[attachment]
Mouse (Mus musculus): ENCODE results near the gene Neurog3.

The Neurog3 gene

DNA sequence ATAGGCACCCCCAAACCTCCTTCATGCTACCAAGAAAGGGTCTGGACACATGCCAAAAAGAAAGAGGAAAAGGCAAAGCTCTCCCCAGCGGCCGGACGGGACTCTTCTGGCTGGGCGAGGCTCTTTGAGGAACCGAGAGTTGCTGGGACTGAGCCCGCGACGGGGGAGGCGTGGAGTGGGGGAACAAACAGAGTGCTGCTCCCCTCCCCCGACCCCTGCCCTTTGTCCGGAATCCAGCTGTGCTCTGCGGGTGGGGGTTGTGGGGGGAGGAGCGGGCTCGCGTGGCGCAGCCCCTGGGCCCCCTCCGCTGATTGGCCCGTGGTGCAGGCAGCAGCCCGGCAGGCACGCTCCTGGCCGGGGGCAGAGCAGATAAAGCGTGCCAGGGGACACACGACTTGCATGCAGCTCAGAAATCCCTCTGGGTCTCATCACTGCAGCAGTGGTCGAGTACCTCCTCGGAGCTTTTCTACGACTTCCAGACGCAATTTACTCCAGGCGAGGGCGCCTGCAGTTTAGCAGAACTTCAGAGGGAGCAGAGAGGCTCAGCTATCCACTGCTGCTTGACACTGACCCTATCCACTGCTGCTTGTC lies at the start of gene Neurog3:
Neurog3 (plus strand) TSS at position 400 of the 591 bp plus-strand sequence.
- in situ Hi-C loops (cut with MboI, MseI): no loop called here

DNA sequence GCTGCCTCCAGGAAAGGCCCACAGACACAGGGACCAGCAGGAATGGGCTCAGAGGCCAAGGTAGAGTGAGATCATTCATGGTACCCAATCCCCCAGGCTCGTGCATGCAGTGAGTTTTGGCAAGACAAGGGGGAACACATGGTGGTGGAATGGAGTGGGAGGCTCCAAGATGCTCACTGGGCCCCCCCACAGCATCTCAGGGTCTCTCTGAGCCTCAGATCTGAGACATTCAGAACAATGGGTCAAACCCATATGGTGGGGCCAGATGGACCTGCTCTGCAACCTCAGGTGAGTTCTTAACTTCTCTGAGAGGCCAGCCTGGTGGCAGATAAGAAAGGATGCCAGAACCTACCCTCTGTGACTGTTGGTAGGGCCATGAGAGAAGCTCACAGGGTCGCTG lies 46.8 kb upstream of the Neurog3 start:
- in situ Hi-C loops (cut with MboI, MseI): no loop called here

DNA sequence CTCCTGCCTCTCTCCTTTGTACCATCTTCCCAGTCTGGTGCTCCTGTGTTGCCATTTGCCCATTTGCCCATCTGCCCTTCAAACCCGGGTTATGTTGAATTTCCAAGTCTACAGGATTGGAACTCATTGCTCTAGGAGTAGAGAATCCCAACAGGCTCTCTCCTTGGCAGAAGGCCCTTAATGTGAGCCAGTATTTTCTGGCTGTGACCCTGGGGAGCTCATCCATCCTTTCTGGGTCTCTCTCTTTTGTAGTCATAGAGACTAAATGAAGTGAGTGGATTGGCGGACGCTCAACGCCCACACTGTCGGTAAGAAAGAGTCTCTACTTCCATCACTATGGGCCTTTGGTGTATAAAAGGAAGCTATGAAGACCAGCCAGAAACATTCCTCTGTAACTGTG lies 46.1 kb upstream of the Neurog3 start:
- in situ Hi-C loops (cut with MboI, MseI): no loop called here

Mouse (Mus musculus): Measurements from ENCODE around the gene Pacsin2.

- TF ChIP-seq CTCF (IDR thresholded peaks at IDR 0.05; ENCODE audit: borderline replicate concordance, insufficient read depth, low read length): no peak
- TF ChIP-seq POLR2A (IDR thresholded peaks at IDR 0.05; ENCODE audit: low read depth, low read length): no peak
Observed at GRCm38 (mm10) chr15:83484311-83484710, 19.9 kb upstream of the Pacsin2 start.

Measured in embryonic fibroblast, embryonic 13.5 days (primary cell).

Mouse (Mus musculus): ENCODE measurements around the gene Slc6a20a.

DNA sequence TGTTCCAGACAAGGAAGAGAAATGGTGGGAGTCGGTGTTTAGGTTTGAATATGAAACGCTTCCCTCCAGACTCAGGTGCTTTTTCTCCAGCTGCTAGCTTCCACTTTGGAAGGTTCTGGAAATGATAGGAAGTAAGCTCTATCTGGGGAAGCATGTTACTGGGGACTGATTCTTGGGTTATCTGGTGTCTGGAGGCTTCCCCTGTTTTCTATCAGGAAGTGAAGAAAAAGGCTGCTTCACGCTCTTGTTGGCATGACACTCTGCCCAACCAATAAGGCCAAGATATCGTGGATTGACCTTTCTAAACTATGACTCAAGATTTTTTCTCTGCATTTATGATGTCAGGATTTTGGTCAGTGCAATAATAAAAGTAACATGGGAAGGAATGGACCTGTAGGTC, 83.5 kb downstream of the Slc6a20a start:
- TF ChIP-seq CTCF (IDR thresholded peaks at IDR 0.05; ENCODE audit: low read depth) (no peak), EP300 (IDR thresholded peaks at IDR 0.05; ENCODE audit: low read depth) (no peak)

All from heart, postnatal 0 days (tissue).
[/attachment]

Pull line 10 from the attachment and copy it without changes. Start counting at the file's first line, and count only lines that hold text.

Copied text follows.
Mouse (Mus musculus): Measurements from ENCODE around the gene Pacsin2.